WEB DESK: To connect Chitral with rest of the country by drilling a tunnel under the snow-bound Lowari Top has been a dream almost as old as Pakistan. It was first conceived in 1956 and work started on it in 1975 but it is not yet complete.
Going by Prime Minister Nawaz Sharif’s commitment made to the people of Chitral at a public meeting last year it should have been fully functional by now. But it is not, and one more deadline has been given by him. He has promised that it would be opened to year-round public travel by June 2017, and also promised adequate funds.
In fact it is not only politics that had interrupted the construction of 8.75 km long tunnel, the promised funds too were held up. When Zulfikar Ali Bhutto initiated the work on the tunnel General Ziaul Haq denied funds and construction was suspended. And when General Pervez Musharraf restarted the construction the next government starved the projects forcing suspension of work on the tunnel.
But the people of Chitral, to whose life and livelihood the Lowari Tunnel means so much, have remained thankful to anyone who offered to work on this project. If General Musharraf’s All-Pakistan Muslim League ever won a seat in the National Assembly it was from Chitral – that’s how the people of Chitral retuned his favour. The same MNA Shahzada Iftikharuddin was now in reception line to welcome arrival of Prime Minister Nawaz Sharif – because to residents of Chitral what matters is not what the national leaders say from public podium, but what they deliver on.
And if recurrent instances of suspension of work on the Lowari Tunnel were due to paucity of funds the engineering of the project too was responsible. Originally the Lowari Tunnel was supposed to be a rail link, but later on it was planned to be a road link which required huge additional digging on both sides of the groove.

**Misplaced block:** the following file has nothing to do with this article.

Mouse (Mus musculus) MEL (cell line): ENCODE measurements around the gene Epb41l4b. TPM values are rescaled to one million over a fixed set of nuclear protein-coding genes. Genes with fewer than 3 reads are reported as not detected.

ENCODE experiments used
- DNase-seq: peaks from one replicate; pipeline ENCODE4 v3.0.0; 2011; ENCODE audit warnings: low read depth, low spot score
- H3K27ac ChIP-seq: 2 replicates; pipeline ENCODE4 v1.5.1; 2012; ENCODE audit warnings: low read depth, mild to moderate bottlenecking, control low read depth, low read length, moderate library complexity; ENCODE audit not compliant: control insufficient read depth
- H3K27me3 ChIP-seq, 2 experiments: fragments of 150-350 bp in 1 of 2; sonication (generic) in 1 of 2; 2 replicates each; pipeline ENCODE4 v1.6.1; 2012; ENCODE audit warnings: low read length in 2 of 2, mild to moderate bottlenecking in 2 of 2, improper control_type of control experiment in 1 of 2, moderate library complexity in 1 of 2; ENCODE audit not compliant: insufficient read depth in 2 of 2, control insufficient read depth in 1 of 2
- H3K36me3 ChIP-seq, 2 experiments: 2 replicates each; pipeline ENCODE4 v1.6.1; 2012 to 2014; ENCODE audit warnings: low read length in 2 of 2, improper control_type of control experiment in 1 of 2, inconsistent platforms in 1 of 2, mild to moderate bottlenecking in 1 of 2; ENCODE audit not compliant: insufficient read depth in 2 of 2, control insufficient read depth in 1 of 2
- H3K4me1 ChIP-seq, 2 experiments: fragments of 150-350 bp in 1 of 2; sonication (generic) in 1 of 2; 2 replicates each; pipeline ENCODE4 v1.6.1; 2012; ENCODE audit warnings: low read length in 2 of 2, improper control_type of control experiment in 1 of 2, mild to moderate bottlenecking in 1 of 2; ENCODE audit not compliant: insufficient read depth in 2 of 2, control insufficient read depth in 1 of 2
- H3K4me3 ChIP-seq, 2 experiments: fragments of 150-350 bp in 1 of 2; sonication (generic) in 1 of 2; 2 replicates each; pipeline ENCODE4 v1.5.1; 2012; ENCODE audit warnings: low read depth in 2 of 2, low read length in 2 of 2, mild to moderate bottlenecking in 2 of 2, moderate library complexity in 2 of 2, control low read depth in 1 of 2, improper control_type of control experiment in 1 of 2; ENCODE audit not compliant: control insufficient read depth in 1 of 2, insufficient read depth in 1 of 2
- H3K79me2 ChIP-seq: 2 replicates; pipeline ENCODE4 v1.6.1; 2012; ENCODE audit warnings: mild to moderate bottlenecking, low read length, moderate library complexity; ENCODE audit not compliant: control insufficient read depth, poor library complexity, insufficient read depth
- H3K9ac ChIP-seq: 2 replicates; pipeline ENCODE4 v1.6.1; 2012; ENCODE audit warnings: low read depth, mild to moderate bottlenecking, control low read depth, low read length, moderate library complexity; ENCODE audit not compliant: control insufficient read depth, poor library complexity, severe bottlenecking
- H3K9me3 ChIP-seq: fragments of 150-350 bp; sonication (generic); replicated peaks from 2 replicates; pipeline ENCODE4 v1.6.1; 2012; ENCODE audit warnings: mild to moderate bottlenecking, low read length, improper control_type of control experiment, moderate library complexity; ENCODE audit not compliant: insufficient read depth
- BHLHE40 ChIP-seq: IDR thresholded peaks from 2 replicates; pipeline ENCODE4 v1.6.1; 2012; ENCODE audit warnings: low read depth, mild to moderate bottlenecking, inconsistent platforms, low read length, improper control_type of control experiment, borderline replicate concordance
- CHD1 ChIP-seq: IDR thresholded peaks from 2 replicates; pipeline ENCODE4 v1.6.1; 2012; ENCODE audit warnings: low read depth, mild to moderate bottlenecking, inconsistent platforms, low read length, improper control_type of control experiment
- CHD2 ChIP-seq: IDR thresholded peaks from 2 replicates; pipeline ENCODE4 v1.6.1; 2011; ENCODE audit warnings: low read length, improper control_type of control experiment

The prime minister said the project would be completed by June next year at the cost of Rs 27 billion. Since 45 percent of work is yet to be done, possibly at the cost of Rs 16 billion, some independent sources are sceptic if such a huge amount would be made available.
No wonder then a local newspaper is apprehensive about meeting the deadline. It argues that with Rs 1 billion being made available annually it would take no less than 16 years more and that too if cost of construction remains unchanged. But that may not be the case, given that as compared to the Karakoram Highway, the Lowari Tunnel offers a shortcut to access Chitral and beyond Northern Areas and onto Central Asia its strategic importance may outbid its construction costs.
Regardless of negativity that characterises Lowari Tunnel completion deadlines the visit of the prime minister to Chitral does turn a page on the area’s politics. The dignitaries who received him included the two from the national political opposition – General Musharraf’s party MNA Shahzada Iftikhruddin and Jamaat-e-Islami District Nazim Maghfirt Shah.
The prime minister couldn’t help taking note of it and responded with equal warmth. “It doesn’t matter to which party these people belong to, I will be supportive to them for the development of Chitral”. And he had no ill will against anyone though some people (read General Pervez Musharraf) took votes in the name of Lowari Tunnel but did nothing to complete it. However, he did have a dig at Imran Khan who he said was “doing nothing but opposing the development process launched by the PML (N)”. Let it be so but he “will keep supporting the (PTI’s) provincial government and never take any notice of their hostile and provocative statements … because I believe it is people who will realise it and give their verdict through their ballot papers”.
That was in Chitral; what happens in Lahore on September 24 when Imran Khan leads a procession we would wait and watch.
Source: Business Recorder